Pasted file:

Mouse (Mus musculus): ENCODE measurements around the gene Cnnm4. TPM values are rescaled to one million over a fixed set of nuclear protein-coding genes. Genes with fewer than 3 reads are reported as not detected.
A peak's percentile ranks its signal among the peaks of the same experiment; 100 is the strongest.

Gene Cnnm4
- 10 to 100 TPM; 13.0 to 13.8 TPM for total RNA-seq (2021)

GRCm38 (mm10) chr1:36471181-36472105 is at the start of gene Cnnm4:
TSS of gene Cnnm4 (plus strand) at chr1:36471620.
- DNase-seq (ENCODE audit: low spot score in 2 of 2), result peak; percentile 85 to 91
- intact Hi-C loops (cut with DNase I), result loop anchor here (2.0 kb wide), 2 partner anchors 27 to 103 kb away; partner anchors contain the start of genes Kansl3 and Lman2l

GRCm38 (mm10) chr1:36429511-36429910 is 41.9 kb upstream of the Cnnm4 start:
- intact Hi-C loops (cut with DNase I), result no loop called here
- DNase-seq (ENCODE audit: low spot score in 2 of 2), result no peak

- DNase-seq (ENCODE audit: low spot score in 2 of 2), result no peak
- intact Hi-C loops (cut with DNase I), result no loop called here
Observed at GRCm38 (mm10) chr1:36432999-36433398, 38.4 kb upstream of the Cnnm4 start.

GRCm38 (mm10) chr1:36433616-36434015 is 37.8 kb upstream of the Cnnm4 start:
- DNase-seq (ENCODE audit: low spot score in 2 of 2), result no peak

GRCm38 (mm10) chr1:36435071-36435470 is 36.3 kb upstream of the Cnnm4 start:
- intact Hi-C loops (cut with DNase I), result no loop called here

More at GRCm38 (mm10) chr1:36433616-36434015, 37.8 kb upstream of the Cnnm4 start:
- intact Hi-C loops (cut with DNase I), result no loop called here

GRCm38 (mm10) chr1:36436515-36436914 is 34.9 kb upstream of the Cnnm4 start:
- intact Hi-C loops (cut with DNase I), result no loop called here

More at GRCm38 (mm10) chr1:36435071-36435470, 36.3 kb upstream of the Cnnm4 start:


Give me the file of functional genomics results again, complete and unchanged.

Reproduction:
Mouse (Mus musculus): ENCODE measurements around the gene Cnnm4. TPM values are rescaled to one million over a fixed set of nuclear protein-coding genes. Genes with fewer than 3 reads are reported as not detected.
A peak's percentile ranks its signal among the peaks of the same experiment; 100 is the strongest.

Gene Cnnm4
- 10 to 100 TPM; 13.0 to 13.8 TPM for total RNA-seq (2021)

GRCm38 (mm10) chr1:36471181-36472105 is at the start of gene Cnnm4:
TSS of gene Cnnm4 (plus strand) at chr1:36471620.
- DNase-seq (ENCODE audit: low spot score in 2 of 2), result peak; percentile 85 to 91
- intact Hi-C loops (cut with DNase I), result loop anchor here (2.0 kb wide), 2 partner anchors 27 to 103 kb away; partner anchors contain the start of genes Kansl3 and Lman2l

GRCm38 (mm10) chr1:36429511-36429910 is 41.9 kb upstream of the Cnnm4 start:
- intact Hi-C loops (cut with DNase I), result no loop called here
- DNase-seq (ENCODE audit: low spot score in 2 of 2), result no peak

- DNase-seq (ENCODE audit: low spot score in 2 of 2), result no peak
- intact Hi-C loops (cut with DNase I), result no loop called here
Observed at GRCm38 (mm10) chr1:36432999-36433398, 38.4 kb upstream of the Cnnm4 start.

GRCm38 (mm10) chr1:36433616-36434015 is 37.8 kb upstream of the Cnnm4 start:
- DNase-seq (ENCODE audit: low spot score in 2 of 2), result no peak

GRCm38 (mm10) chr1:36435071-36435470 is 36.3 kb upstream of the Cnnm4 start:
- intact Hi-C loops (cut with DNase I), result no loop called here

More at GRCm38 (mm10) chr1:36433616-36434015, 37.8 kb upstream of the Cnnm4 start:
- intact Hi-C loops (cut with DNase I), result no loop called here

GRCm38 (mm10) chr1:36436515-36436914 is 34.9 kb upstream of the Cnnm4 start:
- intact Hi-C loops (cut with DNase I), result no loop called here

More at GRCm38 (mm10) chr1:36435071-36435470, 36.3 kb upstream of the Cnnm4 start: